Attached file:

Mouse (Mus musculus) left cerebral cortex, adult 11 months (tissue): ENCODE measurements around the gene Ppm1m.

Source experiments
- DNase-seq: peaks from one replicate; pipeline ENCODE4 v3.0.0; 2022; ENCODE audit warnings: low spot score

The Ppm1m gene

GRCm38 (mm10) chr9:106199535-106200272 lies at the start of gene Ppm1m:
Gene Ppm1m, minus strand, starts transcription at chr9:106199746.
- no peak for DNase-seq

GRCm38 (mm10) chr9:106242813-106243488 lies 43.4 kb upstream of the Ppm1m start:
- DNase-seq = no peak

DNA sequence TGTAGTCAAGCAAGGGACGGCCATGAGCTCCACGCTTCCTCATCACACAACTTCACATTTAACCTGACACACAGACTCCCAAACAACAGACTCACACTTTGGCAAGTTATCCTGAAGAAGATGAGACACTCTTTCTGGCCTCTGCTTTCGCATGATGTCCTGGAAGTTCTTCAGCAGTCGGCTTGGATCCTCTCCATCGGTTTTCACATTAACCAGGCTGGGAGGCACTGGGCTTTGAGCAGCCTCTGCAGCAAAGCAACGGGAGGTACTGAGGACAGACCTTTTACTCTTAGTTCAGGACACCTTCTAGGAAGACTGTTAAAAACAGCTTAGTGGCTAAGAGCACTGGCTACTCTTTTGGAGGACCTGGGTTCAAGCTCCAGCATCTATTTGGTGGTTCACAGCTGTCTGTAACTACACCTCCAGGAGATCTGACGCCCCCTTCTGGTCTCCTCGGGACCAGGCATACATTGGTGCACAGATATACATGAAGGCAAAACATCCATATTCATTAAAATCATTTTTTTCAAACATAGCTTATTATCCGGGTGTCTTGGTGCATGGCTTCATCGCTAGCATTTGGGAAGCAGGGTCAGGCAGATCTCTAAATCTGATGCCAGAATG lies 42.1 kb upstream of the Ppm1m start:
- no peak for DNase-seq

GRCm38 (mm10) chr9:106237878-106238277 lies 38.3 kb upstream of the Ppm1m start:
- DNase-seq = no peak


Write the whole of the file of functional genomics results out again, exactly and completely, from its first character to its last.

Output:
Mouse (Mus musculus) left cerebral cortex, adult 11 months (tissue): ENCODE measurements around the gene Ppm1m.

Source experiments
- DNase-seq: peaks from one replicate; pipeline ENCODE4 v3.0.0; 2022; ENCODE audit warnings: low spot score

The Ppm1m gene

GRCm38 (mm10) chr9:106199535-106200272 lies at the start of gene Ppm1m:
Gene Ppm1m, minus strand, starts transcription at chr9:106199746.
- no peak for DNase-seq

GRCm38 (mm10) chr9:106242813-106243488 lies 43.4 kb upstream of the Ppm1m start:
- DNase-seq = no peak

DNA sequence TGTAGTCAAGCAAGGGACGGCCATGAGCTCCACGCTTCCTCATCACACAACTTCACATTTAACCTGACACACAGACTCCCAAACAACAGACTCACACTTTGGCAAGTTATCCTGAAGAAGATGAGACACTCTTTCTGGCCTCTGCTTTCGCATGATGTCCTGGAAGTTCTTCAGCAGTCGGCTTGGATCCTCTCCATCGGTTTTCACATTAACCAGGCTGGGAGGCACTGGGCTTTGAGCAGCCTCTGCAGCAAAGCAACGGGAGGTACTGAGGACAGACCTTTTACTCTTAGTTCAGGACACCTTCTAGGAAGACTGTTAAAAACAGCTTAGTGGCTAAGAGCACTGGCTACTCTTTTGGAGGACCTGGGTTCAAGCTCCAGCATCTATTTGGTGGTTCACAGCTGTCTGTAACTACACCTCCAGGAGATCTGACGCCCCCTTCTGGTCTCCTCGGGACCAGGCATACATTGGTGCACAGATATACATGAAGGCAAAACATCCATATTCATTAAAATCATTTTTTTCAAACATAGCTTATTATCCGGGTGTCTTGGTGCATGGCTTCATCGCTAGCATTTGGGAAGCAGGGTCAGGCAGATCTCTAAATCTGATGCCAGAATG lies 42.1 kb upstream of the Ppm1m start:
- no peak for DNase-seq

GRCm38 (mm10) chr9:106237878-106238277 lies 38.3 kb upstream of the Ppm1m start:
- DNase-seq = no peak